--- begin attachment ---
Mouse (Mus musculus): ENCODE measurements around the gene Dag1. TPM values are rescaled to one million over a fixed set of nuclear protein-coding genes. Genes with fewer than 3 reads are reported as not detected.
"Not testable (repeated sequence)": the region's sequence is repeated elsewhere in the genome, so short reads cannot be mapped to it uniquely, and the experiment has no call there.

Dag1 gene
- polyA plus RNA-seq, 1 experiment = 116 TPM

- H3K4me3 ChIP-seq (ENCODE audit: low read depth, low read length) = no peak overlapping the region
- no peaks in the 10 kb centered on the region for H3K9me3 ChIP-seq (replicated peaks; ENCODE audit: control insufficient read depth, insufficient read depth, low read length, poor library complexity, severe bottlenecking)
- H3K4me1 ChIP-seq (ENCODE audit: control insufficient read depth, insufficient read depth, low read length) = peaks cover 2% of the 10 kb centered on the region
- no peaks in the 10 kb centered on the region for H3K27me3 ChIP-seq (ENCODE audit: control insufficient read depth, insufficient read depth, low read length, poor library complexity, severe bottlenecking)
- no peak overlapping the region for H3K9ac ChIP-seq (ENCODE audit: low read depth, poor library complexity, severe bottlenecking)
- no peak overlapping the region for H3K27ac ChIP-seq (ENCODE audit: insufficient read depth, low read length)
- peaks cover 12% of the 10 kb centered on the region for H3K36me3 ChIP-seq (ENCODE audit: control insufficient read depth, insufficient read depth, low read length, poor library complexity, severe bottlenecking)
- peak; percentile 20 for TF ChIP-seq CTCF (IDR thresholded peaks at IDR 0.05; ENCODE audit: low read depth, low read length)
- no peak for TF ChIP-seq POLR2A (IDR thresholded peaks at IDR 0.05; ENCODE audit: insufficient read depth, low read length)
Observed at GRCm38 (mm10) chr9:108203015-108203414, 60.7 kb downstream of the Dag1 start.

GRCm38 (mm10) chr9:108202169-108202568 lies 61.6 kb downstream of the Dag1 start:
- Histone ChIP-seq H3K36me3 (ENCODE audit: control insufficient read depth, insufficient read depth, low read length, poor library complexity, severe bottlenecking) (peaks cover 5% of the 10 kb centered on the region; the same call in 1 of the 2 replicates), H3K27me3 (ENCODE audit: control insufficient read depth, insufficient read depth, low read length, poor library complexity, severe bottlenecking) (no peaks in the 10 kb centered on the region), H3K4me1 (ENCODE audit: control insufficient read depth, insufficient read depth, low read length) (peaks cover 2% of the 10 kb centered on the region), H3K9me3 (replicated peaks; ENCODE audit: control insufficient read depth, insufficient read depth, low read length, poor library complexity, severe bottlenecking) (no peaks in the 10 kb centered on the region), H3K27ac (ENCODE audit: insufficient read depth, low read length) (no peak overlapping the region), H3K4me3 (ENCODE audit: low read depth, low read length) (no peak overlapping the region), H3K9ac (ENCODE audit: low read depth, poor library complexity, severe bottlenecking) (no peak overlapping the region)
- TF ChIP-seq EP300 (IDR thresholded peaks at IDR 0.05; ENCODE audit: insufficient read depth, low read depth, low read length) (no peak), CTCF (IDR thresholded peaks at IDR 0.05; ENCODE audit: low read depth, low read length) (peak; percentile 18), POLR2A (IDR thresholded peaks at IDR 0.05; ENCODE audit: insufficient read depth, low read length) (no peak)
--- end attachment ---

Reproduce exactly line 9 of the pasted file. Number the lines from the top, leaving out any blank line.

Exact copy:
- no peak overlapping the region for H3K9ac ChIP-seq (ENCODE audit: low read depth, poor library complexity, severe bottlenecking)